Community supported music

I love music

I love music

Listen with your heart

Listen with your heart

Music and musicians have always relied on patronage, be it music that is commissioned or travelling minstrels who are hoping for food, drink and bed for the night.

The present structure of the music industry, controlled by a handful of greed-driven mega-corporations who criminalise music lovers is an aberration that is self-imploding.

Say NO to ACTA

Community supported agriculture: The community supports the farm. This is usually through shares or a subscription, then sharing the produce, possibly some of the work too.

Community supported art: The community supports an artist or artists and in return receives works of art.

Community supported music: The community supports the music.

What is a community?

A hamlet, is a clearly defined community. In urban settings, community is less well defined.

With the internet, community has become diffuse.

Music as the analogy of community supported agriculture, slow music as the analogy of slow food, all part of the slow movement where people, quality and sustainability matter.

Nancy Baym brought together three career performer/songwriters who all stumbled on the same analogy for how musicians can “make it” in the digital age: that of Community Supported Agriculture (CSAs). In a rethinking music podcast, Kristin Hersh, Zoe Keating, and Erin McKeown discuss what models have worked for them, and the unorthodox ways they’ve learned to make a living as artists.

The Community Supported Musician (Rethinking Music VIII)

Kristin Hersh used to be on a major record label. The label made all the money, she was left with nothing. She now has a subscription service, fans pay a subscription, this gives them CDs, concerts and other benefits

Zoe Keating makes her music available for download on bandcamp, for example her excellent album Into The Trees. She sets a minimum price, but you can pay more if you like. The average price paid is $4 more than the minimum. This seems to be a feature of bandcamp, fans downloading music will pay more than the asking price. If it is available for free, they still pay. Maybe it is because they know they are not being ripped off, maybe it is because they know the money they pay is going to the artist not into a corporate coffer.

On name-your-price albums, fans pay an average of 50% more than the minimum on bandcamp.

Brazilian writer Paulo Coelho makes his books available for free download on the internet. He finds by doing so he sells more books.

Paulo Coelho featured on FrostWire

Maybe people are intrinsically honest, they like to be treated as adults. You play fair with them, they play fair with you.

The Sixteen are using crowd sourcing to raise the funding for their next recording. The Sixteen are though new to this and are making mistakes. There was no mention at their recent concert at Winchester Cathedral. It is important to engage with people.

The Sixteen – Winchester Cathedral – Choral Pilgrimage 2012

The album Somewhere Under The Rainbow by The Jane Austen Argument was financed through crowd sourcing.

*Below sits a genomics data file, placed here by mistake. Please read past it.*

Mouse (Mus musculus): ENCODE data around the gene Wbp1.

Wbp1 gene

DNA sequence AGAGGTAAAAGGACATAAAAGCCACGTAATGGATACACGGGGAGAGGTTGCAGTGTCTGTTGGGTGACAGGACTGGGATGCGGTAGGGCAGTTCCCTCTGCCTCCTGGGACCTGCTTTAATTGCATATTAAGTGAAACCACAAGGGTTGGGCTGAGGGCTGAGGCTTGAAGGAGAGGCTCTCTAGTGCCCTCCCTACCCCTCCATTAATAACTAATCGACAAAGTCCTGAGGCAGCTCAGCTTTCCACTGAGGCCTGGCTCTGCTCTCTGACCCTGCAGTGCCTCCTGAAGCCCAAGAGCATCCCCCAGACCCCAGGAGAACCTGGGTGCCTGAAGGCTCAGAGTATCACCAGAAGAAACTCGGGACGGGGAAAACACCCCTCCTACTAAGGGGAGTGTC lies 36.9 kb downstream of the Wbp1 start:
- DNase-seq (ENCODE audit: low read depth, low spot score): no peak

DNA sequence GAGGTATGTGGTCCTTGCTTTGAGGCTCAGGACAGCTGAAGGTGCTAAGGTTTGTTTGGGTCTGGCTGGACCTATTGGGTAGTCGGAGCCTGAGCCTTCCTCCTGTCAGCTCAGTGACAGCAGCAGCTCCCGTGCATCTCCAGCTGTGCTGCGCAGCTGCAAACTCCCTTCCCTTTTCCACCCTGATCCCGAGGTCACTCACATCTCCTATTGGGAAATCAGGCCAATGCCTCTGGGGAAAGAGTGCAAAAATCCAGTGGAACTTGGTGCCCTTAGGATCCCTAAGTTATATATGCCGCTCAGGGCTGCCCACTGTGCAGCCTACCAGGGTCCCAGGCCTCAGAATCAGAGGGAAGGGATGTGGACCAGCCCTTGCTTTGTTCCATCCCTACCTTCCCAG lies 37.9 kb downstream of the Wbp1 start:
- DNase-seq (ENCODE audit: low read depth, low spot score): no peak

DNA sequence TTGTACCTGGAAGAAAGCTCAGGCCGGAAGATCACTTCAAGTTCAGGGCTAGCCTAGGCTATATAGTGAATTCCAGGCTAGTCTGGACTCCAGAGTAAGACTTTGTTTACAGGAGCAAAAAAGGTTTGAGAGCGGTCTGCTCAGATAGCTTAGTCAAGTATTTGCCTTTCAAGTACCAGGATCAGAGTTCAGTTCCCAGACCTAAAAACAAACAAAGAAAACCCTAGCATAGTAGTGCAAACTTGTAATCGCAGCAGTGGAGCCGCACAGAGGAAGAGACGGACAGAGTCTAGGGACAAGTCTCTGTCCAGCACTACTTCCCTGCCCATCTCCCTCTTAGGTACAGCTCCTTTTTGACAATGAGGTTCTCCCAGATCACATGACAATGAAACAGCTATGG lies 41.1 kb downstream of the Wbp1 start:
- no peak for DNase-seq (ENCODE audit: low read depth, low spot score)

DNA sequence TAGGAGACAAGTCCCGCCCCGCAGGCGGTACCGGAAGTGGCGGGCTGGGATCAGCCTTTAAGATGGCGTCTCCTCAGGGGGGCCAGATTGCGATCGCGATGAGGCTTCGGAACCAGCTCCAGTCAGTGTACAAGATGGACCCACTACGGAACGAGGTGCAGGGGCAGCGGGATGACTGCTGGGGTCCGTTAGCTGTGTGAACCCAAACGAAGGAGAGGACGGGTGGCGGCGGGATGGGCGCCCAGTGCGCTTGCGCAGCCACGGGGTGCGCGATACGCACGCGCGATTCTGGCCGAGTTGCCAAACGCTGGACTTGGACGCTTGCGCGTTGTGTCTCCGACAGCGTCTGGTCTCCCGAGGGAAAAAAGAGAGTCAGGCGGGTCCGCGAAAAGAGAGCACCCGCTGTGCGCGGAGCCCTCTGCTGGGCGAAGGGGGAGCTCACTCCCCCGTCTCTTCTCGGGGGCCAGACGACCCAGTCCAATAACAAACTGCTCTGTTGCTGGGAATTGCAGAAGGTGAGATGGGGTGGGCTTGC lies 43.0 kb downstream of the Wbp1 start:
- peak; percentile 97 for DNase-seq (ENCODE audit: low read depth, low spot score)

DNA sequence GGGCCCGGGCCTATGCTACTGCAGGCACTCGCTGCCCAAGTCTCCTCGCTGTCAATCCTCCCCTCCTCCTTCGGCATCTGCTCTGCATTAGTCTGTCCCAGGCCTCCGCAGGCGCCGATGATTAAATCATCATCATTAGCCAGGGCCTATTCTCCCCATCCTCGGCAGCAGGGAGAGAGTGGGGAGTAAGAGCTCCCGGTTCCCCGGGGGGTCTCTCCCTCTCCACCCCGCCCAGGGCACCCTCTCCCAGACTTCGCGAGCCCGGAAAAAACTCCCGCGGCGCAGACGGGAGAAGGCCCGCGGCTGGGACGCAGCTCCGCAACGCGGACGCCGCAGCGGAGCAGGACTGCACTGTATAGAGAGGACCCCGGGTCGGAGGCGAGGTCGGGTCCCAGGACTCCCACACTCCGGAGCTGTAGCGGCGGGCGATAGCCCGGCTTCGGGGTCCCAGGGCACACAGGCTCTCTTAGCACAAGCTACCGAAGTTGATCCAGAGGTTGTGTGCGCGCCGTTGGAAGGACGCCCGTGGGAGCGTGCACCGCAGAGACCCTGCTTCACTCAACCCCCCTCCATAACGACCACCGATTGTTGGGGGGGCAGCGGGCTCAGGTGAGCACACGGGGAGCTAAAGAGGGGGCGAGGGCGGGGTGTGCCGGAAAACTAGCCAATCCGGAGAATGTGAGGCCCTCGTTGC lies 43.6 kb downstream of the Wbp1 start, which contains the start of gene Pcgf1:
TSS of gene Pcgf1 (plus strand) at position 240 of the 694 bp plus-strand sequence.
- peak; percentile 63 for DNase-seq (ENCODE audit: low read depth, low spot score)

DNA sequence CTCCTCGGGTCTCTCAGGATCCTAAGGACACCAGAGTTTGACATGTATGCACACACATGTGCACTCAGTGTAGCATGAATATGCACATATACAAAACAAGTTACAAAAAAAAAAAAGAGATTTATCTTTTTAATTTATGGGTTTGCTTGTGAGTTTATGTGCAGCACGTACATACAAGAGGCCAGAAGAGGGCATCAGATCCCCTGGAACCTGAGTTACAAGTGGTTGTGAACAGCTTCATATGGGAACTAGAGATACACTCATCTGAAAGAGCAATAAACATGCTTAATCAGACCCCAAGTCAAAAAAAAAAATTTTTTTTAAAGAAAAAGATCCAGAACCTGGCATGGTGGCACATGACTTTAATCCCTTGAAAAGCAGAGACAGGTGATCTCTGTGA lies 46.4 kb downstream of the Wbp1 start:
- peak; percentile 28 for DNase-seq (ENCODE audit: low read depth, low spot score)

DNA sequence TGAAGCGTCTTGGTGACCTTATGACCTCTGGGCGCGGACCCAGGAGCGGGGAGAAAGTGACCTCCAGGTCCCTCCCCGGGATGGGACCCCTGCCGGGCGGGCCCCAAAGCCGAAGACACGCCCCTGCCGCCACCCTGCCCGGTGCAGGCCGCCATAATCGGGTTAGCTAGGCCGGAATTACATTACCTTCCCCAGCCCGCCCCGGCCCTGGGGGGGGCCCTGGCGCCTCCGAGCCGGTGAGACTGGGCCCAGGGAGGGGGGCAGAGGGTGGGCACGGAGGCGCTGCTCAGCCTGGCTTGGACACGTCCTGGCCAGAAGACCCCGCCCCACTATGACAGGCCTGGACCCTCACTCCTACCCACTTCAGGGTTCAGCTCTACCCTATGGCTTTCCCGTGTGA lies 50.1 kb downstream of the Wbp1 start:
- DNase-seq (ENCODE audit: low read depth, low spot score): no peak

We need music to be available for free to re-educate people as to what is good music. Some people can quite literally not afford music.

Do you want to eat junk food all your life or would you rather eat real food, food that has taste?

Do you want to listen to junk music all your life or would you rather listen to real music, music that has soul?

Do you want your tomatoes to all look the same, the same colour, the same shape and size to within a millimetre, no taste, but long shelf life? Or would you rather grow them in your garden, buy off a farmer’s market, different shapes and sizes and colours and they taste great?

It is the same with music. The same bland pop, the same moronic looped backing tracks? Or would you rather have real musicians, with a bit of edginess, that do not all sound the same, some you may not even like?

As junk food has destroyed our sense of taste, junk music has destroyed our ability to listen.

Music, like food, is at a cross roads, it is for us to determine the direction it takes. It is too important a decision to be left to greed-driven global mega-corporations.

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3 Responses to “Community supported music”

  1. Sheela Nandini Says:

    I love you,Keith Parkins,for playing my “heart-songs” 🙂

    Man Kunto Ali Maula,Happy and one more #cannottellyou

    Huffing and puffing and panting to keep up with all your new posts,luv.

    Big Hugs<3
    sheela

  2. keithpp Says:

    For anyone who is not convinced crowd sourcing, community supported music works, here are a few examples:

    Something Fierce
    https://keithpp.wordpress.com/2012/07/02/something-fierce/

    How Amanda Palmer Built An Army Of Supporters
    https://keithpp.wordpress.com/2012/05/05/how-amanda-palmer-built-an-army-of-supporters/

    How Ginger Wildheart’s shoestring album beat Rihanna
    http://www.standard.co.uk/showbiz/celebrity-news/how-ginger-wildhearts-shoestring-album-beat-rihanna-7895861.html

    Crowdfunded Album Leaps Onto The Charts, Sells More Than Rihanna And Coldplay
    http://www.techdirt.com/articles/20120702/03531619550/crowdfunded-album-leaps-onto-charts-sells-more-than-rihanna-coldplay.shtml

    And we should not forget it is not just about raising money.

    Imogen Heap was recently in Edinburgh, playing piano in people’s homes, all crowd sourced.

    Imogen Heap shoots ‘You Know Where To Find Me’ video
    https://keithpp.wordpress.com/2012/07/04/imogen-heap-shoots-you-know-where-to-find-me-video/

  3. keithpp Says:

    But we also need to be wary, launching a project as crowd funding, does not imply it will necessarily raise all the required money.

    https://keithpp.wordpress.com/2014/04/12/how-effective-crowd-sourcing/

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